Both the Opposition and the rule of law NGO Repubblika noted the publication of the Government’s letter sent to the Venice Commission, and said that they plan on studying it and giving their opinion in a constructive manner.
The letter, which is undated, sent by the Minister for Justice Edward Zammit Lewis to the European Commission for Democracy through Law of the Council of Europe, better known as the Venice Commission, includes the government’s proposals for judicial and institutional reforms.
In a press release reacting to the publication of the letter, Repubblika said that it will provide the criticism “in the hope that a true and just reform will be put in place which will address and halt the consequences of partisan appropriation of the judiciary, that has been the case for the past seven years.”
The NGO went on to outline that Malta’s current judicial system does not respect democratic norms, claiming that “this defect has been exploited by Government; in the past seven years, out of 30 judicial appointments, 21 appointments had partisan connections.” It mentioned its work done with this regard in the past few months, including the judicial protest filed on 16th April insisting that the letter be published.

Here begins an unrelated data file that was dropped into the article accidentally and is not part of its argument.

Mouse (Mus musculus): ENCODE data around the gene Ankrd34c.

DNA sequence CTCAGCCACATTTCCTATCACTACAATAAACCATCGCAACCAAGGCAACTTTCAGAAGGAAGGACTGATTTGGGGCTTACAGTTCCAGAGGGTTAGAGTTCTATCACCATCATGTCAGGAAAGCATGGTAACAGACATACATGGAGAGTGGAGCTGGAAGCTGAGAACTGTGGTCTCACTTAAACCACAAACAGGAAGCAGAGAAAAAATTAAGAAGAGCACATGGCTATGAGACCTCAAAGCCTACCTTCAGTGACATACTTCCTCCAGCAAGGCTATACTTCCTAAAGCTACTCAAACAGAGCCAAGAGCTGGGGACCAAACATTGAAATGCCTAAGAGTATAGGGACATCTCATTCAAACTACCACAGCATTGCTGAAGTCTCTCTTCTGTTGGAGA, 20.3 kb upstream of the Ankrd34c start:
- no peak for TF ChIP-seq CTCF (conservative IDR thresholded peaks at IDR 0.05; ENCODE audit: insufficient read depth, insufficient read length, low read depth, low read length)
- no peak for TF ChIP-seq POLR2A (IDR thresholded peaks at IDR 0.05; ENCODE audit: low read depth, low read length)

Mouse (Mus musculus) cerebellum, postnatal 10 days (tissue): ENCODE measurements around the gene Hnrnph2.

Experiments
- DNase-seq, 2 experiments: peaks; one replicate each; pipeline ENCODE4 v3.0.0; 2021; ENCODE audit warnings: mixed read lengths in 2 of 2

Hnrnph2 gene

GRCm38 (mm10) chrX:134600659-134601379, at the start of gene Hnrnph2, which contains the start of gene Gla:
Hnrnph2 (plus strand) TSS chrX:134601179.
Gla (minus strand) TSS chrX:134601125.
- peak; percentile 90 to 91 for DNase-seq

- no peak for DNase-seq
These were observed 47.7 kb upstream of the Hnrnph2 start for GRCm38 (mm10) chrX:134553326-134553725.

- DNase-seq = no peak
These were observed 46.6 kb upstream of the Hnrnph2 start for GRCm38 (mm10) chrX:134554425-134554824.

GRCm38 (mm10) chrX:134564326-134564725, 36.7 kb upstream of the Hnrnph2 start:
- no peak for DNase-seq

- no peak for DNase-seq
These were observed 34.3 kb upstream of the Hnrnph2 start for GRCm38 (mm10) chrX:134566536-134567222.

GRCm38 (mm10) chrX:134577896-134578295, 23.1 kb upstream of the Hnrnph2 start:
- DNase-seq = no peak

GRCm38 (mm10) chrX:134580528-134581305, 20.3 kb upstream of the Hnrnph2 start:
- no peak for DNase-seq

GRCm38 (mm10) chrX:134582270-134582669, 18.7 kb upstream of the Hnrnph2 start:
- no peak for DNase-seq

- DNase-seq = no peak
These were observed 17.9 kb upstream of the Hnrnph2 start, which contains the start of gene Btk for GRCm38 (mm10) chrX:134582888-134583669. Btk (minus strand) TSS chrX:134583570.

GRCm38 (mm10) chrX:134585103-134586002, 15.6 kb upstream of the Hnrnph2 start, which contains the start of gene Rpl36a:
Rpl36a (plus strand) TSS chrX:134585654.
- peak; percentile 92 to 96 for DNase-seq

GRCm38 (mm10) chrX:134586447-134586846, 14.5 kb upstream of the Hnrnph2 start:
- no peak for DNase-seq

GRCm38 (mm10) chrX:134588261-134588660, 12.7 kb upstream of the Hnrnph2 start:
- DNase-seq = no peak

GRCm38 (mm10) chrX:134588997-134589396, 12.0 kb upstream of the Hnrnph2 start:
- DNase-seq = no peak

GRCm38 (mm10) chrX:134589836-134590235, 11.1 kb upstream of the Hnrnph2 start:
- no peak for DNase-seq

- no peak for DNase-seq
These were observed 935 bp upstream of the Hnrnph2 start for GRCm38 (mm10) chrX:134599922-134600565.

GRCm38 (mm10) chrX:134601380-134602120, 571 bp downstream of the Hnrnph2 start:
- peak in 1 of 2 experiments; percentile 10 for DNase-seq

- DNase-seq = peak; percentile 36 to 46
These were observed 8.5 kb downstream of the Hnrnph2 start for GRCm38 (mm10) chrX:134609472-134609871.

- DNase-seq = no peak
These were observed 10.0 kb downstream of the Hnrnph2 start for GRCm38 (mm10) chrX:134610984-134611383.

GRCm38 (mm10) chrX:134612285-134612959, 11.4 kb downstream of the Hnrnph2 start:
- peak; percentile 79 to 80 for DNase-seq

“We shall be expressing our opinion after having examined Government’s proposals very carefully. We will be making our opinions public in order to contribute to the national discussion about this important topic,” said the NGO.
Opposition not consulted
In its reaction, the Opposition said that it was neither informed nor consulted by the Government on these proposals, and so, it too shall be scrutinising them in the coming days.
It added that this is not an adequate way to rule. Democratic countries consult amongst themselves, involving experts and the civil society, said the press release signed by Opposition Shadow Minister for Justice Jason Azzopardi and Shadow Minister for Constitutional Reform Chris Said.